The Heat Styling Habit That Might Be Damaging Your Hair
Heat styling and I have a complicated relationship. I hit my waves and curls with a diffuser when I need to speed up my dry time. And I'm no stranger to a bouncy blowout. And every once in a while, I'll take a flatiron to my strands to achieve a sleek style. But I'm also very aware of the potentially damaging effects of high heat, especially for my hair type. But I'm also very aware of the many steps people can take to support their hair fiber while styling: A good heat protectant can do wonders, as can being strategic about your styling methods (more on that in a second), and of course, the tools themselves make a huge difference.
On the tool front, I actually spoke with a hair engineer at Dyson, a company that's made a name for themselves as the gold standard of hot tools. "Hair styling is such a personal experience—we've talked with users around the world and they express the confidence they get from styling their hair," says Sandra Lup, the engineering manager of hair care at Dyson. "Some say they don't even step outside the house without styling." In this episode of Clean Beauty School, I chat with Lup about global hair trends, why old-school hot tools were so damaging, and how to help your strands while you style.
The sneaky habit that's damaging your hair.
When you plan to style your hair, does this scene sound familiar? You grab your tool of choice, plug it in, and immediately crank it up to the highest setting. If so, here's a friendly nudge to please stop doing that.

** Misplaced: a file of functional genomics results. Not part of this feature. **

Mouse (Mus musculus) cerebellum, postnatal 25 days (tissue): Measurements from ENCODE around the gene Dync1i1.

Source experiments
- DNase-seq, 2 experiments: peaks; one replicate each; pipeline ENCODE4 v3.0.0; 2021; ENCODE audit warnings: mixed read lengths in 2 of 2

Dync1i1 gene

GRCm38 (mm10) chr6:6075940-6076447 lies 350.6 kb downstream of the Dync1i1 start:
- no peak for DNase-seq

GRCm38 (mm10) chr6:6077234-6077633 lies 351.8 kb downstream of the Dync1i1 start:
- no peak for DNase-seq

"People were quite aware that certain tools and habits can damage your hair. What we were finding is that sometimes they were willing to compromise just for getting that right style," she says. But Lup (and myself!) encourage you to rethink how hot the tool actually needs to be to achieve the desired effect. It may surprise you how low of temperature you can get away with and still get your perfectly coiffed strands. (And as someone who has used it, especially with the new Dyson Corrale.)
"Always try to start with the lowest temperature; see how happy you are with the result. You may find that for some hair types, you'll want to go to the mid-temperature or even, yes, the highest temperature. But again, that's all depending on your hair type and your hair density," she says. "But experiment with lower temperatures first. You have to let the technology work for you."
Another instance you might want to turn down the heat? Touch-ups, Lup says. Let's say your hair is styled and you're stretching it out for a few days—for a refresh, you likely don't need to use as high of a setting as you did on the first pass. And even this simple change reduces the amount of heat you're using on your strands.
If you take away anything from this episode let it be this: Heat styling doesn't have to be harsh on the fibers. If you simply make more mindful choices with how you do it, you can better protect your strands. And that starts with turning down that temperature.
For more heat styling tips, trend talk, and more about Dyson's high-tech tools, tune in.
Alexandra Engler is the beauty director at mindbodygreen and host of the beauty podcast Clean Beauty School. Previously, she's held beauty roles at Harper's Bazaar, Marie Claire, SELF, and Cosmopolitan; her byline has appeared in Esquire, Sports Illustrated, and Allure.com. In her current role, she covers all the latest trends in the clean and natural beauty space, as well as lifestyle topics, such as travel. She received her journalism degree from Marquette University, graduating first in the department. She lives in Brooklyn, New York.